kitchen table math, the sequel: spiral curriculum in a charter school

Wednesday, January 12, 2011

spiral curriculum in a charter school

When Courtney Sale Ross, the widow of Steve Ross, the former C.E.O. of Time Warner, and the founder of the Ross Global Academy, a charter school in the East Village, was told, last month, to expect a 9 A.M. phone call from the outgoing New York City schools chancellor, Joel Klein, she feared that it would not bring good news. Her academy, which was founded five years ago amid considerable fanfare—it promised a so-called spiral curriculum, encompassing the history of civilization across all cultures, and also offered instruction in eating organically and yoga—recently had the distinction of getting the worst progress report of any charter school in the city, with seventy-five per cent of its students failing English and seventy per cent of them failing math. The school, into which Ross and members of her board have poured eight million dollars of their own money, has had six principals, has occupied three locations, and lost three-quarters of its teachers last year; its charter is up for renewal this month. At eight-thirty on the appointed morning, Ross’s phone rang; on the line was Marc Sternberg, a deputy chancellor. “He said the most extraordinary thing,” Ross recalled last week. “He said, ‘I am informing you that the Department of Education is going to recommend a non-renewal.’
The New Yorker
by Rebecca Mead
January 17, 2011
If only someone would say the same to my district's "department of curriculum."

And see: The Trouble with Math by Ralph Abraham (pdf file)

And so much more: multiple intelligences, spirals, innovation, the whole child.... The Concept of Spiral Curriculum at Ross School

Educating the Whole Child for the Whole World: The Ross School Model and Education for the Global Era

Educating the Whole Child for the Whole World: The Ross School Model and Education for the Global Era


Crimson Wife said...

Should we be at all surprised that an approach that apparently works okay at a tony private school was an abject failure at a public school serving disadvantaged youth? The children of the elite who enroll at the private Ross School come with a whole lot more "cultural capital"/background knowledge and I hate to say it but probably also a much higher average IQ than the kids at the public Ross Global Academy.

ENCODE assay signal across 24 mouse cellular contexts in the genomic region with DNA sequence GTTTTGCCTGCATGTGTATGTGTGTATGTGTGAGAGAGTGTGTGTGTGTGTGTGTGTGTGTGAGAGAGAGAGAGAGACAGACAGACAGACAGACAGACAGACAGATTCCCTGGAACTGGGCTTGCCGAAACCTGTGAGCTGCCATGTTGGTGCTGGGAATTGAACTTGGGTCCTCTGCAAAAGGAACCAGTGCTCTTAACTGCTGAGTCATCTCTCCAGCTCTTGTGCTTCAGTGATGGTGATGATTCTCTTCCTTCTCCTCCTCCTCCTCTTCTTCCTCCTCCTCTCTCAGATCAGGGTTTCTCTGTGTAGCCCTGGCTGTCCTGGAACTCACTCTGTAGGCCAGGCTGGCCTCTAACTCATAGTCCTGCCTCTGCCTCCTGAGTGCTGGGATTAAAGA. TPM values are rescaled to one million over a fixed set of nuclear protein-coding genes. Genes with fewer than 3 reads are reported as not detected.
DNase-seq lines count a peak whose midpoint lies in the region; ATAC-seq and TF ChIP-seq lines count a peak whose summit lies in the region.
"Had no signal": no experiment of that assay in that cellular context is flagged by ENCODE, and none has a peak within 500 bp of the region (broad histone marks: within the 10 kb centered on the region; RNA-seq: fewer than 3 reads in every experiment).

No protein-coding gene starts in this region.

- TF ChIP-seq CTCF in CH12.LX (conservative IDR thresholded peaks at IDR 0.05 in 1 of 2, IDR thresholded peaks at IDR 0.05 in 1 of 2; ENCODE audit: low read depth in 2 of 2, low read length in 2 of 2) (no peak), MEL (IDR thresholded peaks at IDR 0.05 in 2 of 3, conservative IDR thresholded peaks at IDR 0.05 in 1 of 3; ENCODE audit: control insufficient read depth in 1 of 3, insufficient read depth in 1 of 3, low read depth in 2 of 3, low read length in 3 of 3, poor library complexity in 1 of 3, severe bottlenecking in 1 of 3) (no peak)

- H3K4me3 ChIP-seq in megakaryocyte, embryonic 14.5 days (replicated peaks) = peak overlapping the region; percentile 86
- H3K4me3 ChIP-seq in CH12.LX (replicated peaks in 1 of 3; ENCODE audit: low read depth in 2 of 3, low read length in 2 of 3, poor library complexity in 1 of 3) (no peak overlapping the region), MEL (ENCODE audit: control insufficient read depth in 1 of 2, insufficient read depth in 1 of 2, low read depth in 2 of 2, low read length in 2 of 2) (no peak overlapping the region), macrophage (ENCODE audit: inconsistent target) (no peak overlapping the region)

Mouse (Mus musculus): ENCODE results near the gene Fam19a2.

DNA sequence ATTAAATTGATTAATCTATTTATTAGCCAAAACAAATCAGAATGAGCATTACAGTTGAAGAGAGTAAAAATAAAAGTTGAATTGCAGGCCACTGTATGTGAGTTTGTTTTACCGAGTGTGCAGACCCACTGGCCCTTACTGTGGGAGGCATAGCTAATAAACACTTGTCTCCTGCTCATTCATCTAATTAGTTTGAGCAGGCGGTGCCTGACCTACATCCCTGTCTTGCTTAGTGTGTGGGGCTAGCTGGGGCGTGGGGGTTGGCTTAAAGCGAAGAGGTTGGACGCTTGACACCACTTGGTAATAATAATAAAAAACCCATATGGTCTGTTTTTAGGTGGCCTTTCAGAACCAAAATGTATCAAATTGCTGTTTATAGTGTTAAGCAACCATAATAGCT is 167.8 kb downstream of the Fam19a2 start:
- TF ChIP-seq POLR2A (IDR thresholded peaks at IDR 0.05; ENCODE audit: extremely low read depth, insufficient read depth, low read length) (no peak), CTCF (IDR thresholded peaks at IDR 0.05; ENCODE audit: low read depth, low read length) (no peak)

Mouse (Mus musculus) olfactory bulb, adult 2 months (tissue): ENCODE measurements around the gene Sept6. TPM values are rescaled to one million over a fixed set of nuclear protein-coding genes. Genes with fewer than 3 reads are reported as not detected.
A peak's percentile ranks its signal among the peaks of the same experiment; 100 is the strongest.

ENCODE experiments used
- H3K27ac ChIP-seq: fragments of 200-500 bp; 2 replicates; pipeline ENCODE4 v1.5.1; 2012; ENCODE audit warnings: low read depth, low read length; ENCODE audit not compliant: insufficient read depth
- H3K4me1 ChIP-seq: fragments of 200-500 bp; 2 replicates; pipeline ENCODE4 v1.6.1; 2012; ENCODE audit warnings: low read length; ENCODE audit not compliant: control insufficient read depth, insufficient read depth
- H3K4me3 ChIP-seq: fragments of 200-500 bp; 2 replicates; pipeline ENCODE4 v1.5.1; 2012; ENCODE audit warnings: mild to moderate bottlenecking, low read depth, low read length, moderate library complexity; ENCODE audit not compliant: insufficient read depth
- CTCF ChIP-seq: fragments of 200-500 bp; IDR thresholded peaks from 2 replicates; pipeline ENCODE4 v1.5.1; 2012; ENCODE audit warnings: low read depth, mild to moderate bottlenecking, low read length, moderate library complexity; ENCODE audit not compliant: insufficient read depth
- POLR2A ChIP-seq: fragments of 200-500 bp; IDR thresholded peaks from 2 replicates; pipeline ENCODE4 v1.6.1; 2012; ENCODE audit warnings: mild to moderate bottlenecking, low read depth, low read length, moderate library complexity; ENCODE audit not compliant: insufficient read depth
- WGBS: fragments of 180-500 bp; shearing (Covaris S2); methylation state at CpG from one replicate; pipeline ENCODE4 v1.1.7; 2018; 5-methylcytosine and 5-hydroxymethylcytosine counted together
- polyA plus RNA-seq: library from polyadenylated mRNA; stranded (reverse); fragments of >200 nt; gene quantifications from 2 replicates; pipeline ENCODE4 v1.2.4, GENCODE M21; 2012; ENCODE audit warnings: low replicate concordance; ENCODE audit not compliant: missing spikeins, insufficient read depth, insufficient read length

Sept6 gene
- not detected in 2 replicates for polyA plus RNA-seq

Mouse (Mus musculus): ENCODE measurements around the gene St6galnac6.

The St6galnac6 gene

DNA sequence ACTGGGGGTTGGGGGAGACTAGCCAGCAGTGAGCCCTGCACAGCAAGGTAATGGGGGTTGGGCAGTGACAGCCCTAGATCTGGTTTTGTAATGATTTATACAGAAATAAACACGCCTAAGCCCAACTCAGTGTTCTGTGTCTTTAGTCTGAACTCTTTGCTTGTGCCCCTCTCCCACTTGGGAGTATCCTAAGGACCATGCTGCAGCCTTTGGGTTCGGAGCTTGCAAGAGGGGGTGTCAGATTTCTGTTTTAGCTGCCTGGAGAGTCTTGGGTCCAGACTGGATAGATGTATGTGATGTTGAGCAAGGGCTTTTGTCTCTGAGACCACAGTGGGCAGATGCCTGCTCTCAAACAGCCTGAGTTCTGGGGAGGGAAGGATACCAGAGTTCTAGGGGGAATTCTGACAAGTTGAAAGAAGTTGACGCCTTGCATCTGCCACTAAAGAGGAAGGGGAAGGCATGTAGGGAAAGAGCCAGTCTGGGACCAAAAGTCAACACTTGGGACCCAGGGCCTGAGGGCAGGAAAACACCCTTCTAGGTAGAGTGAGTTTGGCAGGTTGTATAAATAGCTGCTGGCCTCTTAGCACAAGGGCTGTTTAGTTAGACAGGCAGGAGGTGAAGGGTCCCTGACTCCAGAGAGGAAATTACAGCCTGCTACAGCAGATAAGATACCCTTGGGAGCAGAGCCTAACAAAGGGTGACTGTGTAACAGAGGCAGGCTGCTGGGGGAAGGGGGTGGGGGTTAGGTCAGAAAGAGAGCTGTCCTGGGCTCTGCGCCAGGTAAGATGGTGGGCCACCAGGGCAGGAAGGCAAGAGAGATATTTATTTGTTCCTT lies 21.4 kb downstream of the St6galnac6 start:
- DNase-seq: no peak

What's that old saying about not being able to make a silk purse out of a sow's ear...

Catherine Johnson said...

You're comparing the kids at an urban charter school to a sow's ear?


Spiral curricula don't work with affluent kids, either.

The laws of learning have been well known for over 100 years. They have nothing to do with spirals, and everything to do with spaced repetition.

Crimson Wife said...

The disadvantaged kids aren't necessarily the sow's ear. Given KIPP-style instruction, they could very well be "diamonds in the rough".

Different kids need different amounts of repetition. What is appropriate for one is major overkill for another. The trick is to get the child into the proper learning environment.

There is a certain type of child who does fine with a "progressive" approach to education. And I do think there are significantly more of those kids among the elite than among the disadvantaged.

Hainish said...

What helps a child do better with this type of teaching is that fact that they are getting a lot of their education from home. If the home environment doesn't provide that (and I don't see why it should be required to), then the curriculum will not work.

The real question is, how many Ross Academies have to happen to children before adults realize that it does not work?

cranberry said...

Does anyone know anything about the private school in the Hamptons? I can't find anything online which would indicate how well it educates its students.

Crimson Wife said...

This article suggests that the graduates of the private Ross School are doing okay when it comes to college placement.

I would suspect that the school doesn't do as well as the more traditional prep schools because it attracts a different kind of student. If I'm super-hardcore about academics, I'm probably going to choose a school like Horace Mann over Ross.

LynnG said...

Six principals, a 75% teacher turn-over rate, and three building moves in five years? It's amazing they ever taught anybody anything!

A little consistency goes a long way when you are trying to teach a kid how to read.